The Jewish holiday of Shavuot (also called the “Festival of Weeks” because it comes precisely seven weeks after Passover) commemorates God’s gift of the Torah to Moses on Mt. Sinai after the Exodus from slavery. This year, the holiday begins tomorrow night, the eve of June 3rd. It is customary to decorate synagogues and homes with flowers, to light candles, to enjoy a holiday meal, and then to stay awake all night and study the Torah. During the day, the section of the Torah that includes the Ten Commandments is read in the synagogue.
As Moses, Joshua, Aaron, Hur, and the Elders looked upward to Heaven, they saw the Lord’s feet as He descended down to the mountaintop. God then told Moses, the awakened Mind, to come to Him, and said, “I will give you the stone tablets with the teachings and commandments which I have inscribed to instruct them.” Moses ascended into the cloud on the summit of Sinai, and remained there with the Lord, studying the Torah for forty days and forty nights. Thus did God and Israel unite, a symbol of the Sacred Marriage of Heaven and Earth – a huge step on the path of the soul’s Initiation.
According to Jewish folklore, when Moses first stepped into the cloud at the top of Mount Sinai, he was confronted by the angel Kemuel, known as the ‘gatekeeper’. Kemuel (the Guardian of the Threshold between Earth and Heaven), tried to prevent Moses from passing, claiming he did not belong there. Moses explained that he was there with God’s permission to receive the Torah, but Kemuel still did not want to let him pass, so Moses had to strike him down. (Thus did Moses open the door of the Threshold, so that all could follow.) Next, he met the angel Hadarniel, who, with his fellow angels (the Planets), angrily demanded to know what he was doing there. Moses cried out in fear and almost fell back into the cloud, but God heard him and became angry with Hadarniel, for Hadarniel had been very quarrelsome ever since Adam was created! When Hadarniel learned that Moses was there with God’s permission, he begged pardon, and even offered to escort Moses. He took him as far as the next great angel, Sandalfon, but he could not go further lest Sandalfon’s flame scorch him. Sandalfon (the Sun), who binds human prayers into garlands for God’s crown, is so large that it would take a human being 500 years to cross over him. Again Moses was frightened, but again the Lord came to him, and stood with him until he had safely passed the flames. After Sandalfon, Moses came to the stream of fire, Rigyon. (The river is the Upper Threshold between Heaven and the ‘Heaven Above Heaven’.) It is said that every morning the angels dip in the river, are purified, and arise anew. God came again, and by His Grace Moses passed the river without injury. Moses was then in the realm of pure Being. There he met the angel Raziel, whose job is to reveal the secrets of his Master, to make known to the world what is decreed by God. He stands before God, where he sees and hears everything. Moses trembled when he beheld Raziel, but God helped him pass unhurt. Moses then came to the Angels of Terror who surround the Throne of Glory, the strongest and mightiest of the angels. They questioned Moses about his mission, but God told him to hold tightly to His Throne and answer their charges. In the end, they acknowledged that it was right for mankind to receive the Torah. Moses stayed forty days and learned the Torah from God Himself, before bringing it down the mountain.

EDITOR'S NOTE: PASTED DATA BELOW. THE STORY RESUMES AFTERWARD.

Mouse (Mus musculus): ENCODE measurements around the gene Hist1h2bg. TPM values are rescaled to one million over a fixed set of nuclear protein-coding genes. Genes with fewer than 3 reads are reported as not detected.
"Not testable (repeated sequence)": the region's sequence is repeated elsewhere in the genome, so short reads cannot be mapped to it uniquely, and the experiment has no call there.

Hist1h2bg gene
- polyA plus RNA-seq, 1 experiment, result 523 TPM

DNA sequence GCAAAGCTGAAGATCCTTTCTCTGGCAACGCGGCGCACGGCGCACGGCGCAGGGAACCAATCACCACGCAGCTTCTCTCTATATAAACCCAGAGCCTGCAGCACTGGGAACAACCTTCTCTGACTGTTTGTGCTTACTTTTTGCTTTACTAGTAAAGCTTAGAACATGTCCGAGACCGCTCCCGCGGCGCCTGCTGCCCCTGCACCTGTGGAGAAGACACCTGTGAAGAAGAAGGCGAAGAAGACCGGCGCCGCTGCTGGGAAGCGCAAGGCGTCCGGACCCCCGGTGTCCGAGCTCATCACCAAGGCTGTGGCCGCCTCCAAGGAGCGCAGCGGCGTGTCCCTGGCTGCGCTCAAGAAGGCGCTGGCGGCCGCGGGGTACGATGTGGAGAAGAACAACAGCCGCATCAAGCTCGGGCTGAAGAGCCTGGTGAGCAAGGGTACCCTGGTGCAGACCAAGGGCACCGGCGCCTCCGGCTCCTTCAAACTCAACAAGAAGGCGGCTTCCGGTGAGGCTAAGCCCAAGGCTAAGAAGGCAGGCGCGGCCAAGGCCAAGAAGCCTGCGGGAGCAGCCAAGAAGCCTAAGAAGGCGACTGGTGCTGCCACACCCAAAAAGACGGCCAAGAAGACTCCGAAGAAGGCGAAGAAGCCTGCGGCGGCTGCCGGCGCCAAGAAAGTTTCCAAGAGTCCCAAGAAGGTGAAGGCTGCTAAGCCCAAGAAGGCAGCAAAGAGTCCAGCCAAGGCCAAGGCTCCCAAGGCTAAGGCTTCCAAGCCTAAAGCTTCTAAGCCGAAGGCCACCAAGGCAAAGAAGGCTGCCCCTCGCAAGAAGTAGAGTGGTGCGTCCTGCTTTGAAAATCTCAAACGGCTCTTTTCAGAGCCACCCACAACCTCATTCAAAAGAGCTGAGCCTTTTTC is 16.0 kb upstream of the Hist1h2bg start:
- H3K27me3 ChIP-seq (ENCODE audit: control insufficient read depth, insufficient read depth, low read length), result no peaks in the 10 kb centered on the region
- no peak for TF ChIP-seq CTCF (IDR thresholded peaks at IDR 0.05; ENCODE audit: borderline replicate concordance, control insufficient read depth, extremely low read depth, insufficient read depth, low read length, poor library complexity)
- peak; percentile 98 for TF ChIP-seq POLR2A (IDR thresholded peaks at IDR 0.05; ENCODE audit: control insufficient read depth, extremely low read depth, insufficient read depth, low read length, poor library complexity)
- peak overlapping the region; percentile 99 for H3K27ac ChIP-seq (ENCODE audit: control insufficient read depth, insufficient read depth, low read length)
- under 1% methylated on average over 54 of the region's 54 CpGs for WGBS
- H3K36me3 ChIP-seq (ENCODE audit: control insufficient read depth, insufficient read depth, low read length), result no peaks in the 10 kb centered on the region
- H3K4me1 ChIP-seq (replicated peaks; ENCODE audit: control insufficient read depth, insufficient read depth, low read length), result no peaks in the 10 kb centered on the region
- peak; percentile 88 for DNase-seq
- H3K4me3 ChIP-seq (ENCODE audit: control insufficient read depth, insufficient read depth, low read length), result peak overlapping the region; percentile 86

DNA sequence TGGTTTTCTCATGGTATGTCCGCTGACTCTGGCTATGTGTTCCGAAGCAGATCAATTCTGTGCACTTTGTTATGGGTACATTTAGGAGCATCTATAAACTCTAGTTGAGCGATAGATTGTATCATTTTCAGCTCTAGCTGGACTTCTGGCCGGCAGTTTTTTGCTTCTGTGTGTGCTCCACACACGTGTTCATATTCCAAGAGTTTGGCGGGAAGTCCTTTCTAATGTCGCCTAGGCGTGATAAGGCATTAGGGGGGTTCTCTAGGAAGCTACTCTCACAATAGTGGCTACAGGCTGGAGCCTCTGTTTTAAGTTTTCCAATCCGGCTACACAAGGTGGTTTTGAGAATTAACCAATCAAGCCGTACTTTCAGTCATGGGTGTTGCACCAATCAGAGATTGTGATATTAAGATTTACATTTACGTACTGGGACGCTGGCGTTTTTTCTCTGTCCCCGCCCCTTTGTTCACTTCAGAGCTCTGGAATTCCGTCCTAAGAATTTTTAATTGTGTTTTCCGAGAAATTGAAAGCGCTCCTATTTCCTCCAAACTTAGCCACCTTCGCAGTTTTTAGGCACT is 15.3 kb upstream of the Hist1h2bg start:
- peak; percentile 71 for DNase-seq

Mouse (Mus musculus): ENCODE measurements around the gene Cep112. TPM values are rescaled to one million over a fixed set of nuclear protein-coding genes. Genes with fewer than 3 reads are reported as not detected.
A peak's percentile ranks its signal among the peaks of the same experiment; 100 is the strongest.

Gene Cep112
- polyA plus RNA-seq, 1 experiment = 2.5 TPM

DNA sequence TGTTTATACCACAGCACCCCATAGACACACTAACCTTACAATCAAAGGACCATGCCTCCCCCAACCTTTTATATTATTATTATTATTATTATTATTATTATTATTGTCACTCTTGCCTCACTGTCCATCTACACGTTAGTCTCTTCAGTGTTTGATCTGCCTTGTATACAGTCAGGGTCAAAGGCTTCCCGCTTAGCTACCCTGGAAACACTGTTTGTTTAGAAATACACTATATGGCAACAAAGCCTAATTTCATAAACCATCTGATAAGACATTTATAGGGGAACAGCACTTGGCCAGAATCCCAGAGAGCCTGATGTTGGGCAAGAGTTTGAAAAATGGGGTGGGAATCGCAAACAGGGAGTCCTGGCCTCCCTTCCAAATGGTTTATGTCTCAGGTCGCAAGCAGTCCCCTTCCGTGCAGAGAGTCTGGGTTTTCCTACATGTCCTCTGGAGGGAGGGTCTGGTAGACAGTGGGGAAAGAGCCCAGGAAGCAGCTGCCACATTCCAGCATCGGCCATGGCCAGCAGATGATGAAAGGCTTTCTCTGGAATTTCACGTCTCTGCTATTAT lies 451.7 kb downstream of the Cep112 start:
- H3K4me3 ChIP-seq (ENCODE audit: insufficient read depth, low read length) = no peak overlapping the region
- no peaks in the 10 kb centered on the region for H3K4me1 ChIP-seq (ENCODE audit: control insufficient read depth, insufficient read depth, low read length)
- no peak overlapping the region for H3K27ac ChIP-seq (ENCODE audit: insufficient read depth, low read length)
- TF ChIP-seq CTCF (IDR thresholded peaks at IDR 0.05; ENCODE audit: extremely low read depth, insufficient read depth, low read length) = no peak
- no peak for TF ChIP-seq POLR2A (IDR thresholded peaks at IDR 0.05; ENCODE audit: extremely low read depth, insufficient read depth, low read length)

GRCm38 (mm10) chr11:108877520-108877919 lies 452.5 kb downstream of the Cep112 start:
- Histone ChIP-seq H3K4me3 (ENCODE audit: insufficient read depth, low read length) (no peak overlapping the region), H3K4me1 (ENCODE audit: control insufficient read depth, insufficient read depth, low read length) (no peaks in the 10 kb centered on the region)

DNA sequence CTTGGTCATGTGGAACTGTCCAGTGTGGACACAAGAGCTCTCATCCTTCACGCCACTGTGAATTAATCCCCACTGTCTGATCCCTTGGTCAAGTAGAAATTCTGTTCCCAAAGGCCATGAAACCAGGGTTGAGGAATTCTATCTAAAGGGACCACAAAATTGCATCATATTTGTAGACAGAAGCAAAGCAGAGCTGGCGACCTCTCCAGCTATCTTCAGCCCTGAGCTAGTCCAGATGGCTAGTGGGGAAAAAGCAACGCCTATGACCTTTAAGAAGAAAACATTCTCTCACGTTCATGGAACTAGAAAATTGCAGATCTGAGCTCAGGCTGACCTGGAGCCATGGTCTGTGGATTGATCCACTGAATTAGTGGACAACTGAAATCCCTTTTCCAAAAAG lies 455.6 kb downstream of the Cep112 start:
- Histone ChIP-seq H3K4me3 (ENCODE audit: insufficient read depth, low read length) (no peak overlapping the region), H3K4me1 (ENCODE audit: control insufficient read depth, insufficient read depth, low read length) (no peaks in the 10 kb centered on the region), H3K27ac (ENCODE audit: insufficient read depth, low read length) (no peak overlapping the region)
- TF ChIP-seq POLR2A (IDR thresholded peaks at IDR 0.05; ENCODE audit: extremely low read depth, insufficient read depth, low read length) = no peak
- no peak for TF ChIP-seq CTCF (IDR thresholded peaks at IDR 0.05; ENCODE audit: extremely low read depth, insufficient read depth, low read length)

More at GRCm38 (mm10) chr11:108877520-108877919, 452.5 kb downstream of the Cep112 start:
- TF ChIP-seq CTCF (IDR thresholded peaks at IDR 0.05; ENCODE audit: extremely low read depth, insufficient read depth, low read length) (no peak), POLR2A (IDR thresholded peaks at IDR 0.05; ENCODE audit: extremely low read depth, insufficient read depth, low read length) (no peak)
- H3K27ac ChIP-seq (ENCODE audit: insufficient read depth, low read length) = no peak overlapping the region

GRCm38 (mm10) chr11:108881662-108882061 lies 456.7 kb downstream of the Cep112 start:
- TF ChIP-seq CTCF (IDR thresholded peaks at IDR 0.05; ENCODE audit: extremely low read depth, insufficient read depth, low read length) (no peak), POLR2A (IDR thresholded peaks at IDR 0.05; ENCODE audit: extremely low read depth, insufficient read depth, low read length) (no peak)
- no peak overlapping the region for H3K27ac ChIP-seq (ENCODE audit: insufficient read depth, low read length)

The Biblical rendition tells us that before leaving, God tells Moses to have the people “build Me a sanctuary that I may dwell among them.” This is the Tabernacle, a Temple, which also symbolizes the internal Sacred Marriage of Heaven and Earth: it is a structure made from elements of Earth, but where God may descend from Heaven to dwell among us. The Tablets will be kept there, and the Tabernacle will serve as a dwelling place for the Shechinah, the Feminine ‘Presence’ of God in the world.
To hear more stories from the Bible and to explore their hidden inner meaning, you will want to read SYMBOLS, MEANING, AND THE SACRED QUEST: Spiritual Awakening in Jewish, Christian and Islamic Stories